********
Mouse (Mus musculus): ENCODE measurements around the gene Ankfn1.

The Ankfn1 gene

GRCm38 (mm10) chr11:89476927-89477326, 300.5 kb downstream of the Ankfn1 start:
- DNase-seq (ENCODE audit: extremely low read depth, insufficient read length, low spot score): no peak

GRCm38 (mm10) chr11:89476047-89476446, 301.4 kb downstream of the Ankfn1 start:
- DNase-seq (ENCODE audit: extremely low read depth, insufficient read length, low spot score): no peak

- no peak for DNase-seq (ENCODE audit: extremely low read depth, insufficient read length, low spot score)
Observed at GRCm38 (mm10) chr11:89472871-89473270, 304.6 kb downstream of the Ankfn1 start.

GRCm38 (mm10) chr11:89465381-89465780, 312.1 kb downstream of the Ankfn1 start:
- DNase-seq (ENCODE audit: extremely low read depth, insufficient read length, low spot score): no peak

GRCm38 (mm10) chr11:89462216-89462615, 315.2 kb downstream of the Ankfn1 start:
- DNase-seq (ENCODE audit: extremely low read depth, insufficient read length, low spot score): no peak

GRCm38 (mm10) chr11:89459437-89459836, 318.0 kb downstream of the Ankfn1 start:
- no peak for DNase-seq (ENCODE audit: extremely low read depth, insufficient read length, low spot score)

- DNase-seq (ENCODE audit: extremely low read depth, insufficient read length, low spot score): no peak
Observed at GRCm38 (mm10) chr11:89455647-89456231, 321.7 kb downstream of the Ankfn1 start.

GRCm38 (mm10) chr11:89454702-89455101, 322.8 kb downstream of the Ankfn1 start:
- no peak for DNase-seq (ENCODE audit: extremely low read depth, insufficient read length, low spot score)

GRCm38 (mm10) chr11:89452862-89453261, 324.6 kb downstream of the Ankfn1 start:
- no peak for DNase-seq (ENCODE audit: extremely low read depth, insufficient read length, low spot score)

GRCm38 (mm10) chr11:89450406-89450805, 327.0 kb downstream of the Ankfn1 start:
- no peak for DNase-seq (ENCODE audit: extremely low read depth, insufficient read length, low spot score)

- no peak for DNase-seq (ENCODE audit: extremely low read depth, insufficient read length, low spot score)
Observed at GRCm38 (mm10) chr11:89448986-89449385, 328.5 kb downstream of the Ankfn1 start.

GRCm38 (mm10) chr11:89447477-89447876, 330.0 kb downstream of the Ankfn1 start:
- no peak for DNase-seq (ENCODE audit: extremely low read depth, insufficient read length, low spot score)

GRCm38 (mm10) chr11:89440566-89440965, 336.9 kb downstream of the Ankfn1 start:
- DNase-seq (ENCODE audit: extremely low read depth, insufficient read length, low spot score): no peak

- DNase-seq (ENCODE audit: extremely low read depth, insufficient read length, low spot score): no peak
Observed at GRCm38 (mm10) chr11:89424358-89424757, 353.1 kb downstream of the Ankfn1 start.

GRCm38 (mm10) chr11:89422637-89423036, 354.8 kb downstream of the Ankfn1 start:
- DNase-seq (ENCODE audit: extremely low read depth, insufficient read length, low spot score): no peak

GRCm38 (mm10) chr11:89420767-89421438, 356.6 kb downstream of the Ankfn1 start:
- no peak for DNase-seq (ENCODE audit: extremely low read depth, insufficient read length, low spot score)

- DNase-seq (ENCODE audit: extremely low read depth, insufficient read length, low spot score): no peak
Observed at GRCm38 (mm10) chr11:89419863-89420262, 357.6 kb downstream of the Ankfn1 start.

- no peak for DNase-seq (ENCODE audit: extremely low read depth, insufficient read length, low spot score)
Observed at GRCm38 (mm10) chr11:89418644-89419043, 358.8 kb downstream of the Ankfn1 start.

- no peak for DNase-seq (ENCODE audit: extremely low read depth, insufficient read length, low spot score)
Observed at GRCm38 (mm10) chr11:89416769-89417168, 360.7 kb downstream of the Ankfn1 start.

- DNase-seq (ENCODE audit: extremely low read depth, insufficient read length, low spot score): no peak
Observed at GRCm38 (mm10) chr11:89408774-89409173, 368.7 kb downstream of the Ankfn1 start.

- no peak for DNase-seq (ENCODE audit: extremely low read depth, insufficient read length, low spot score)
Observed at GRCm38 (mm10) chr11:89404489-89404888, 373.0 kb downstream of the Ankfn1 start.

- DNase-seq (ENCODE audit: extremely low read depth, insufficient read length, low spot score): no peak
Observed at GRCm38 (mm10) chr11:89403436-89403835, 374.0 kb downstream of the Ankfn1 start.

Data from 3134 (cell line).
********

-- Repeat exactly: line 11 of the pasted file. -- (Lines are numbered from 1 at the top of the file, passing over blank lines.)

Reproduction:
GRCm38 (mm10) chr11:89462216-89462615, 315.2 kb downstream of the Ankfn1 start: